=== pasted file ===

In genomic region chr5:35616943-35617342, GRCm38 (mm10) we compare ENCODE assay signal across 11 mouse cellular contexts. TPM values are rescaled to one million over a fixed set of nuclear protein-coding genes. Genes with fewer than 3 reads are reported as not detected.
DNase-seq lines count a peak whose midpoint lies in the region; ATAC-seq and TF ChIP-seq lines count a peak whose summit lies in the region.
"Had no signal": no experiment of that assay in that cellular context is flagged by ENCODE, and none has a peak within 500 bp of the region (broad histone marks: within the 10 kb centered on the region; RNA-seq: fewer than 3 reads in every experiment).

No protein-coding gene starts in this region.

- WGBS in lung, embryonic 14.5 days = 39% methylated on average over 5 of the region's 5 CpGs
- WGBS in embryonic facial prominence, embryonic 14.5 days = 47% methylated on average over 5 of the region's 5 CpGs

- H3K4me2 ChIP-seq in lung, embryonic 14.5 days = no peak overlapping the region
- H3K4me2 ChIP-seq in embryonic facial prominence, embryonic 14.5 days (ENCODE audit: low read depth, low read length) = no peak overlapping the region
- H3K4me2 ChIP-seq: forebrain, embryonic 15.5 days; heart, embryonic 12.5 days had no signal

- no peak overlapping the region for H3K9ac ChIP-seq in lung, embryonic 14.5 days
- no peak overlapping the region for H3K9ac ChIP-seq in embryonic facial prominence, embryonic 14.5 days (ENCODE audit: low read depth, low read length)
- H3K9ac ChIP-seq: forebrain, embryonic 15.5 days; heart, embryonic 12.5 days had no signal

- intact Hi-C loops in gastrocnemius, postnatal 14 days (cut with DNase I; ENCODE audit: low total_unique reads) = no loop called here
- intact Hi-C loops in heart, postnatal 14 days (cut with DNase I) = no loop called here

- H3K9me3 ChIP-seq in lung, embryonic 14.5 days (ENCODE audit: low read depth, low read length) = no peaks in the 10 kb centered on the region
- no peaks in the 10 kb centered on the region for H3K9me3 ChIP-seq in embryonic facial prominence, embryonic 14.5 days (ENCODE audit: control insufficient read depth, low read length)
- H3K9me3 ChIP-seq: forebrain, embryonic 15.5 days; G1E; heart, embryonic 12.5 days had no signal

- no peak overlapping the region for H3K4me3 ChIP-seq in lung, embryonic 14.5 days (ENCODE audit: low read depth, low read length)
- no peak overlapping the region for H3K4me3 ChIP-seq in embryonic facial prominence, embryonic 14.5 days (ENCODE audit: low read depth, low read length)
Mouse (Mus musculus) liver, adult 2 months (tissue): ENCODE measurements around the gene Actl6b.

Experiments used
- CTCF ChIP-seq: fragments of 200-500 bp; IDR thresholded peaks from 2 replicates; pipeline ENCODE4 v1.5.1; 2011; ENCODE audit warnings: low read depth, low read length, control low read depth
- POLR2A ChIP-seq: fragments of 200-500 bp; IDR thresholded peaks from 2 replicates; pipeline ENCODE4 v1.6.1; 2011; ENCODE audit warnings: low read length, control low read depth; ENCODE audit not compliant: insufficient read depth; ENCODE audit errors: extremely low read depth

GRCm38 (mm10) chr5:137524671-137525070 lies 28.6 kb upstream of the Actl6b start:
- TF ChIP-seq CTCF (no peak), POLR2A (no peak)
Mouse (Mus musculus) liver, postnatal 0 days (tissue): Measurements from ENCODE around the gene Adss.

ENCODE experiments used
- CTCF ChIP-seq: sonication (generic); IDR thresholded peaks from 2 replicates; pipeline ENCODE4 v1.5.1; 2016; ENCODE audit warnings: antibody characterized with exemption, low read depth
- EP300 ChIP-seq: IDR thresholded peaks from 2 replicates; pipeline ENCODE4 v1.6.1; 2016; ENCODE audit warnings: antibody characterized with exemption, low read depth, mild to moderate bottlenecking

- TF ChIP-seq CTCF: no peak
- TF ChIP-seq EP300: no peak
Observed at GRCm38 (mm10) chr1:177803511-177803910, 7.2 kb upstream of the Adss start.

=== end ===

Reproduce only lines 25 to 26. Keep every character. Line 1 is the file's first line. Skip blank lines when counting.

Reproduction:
- TF ChIP-seq CTCF (no peak), POLR2A (no peak)
Mouse (Mus musculus) liver, postnatal 0 days (tissue): Measurements from ENCODE around the gene Adss.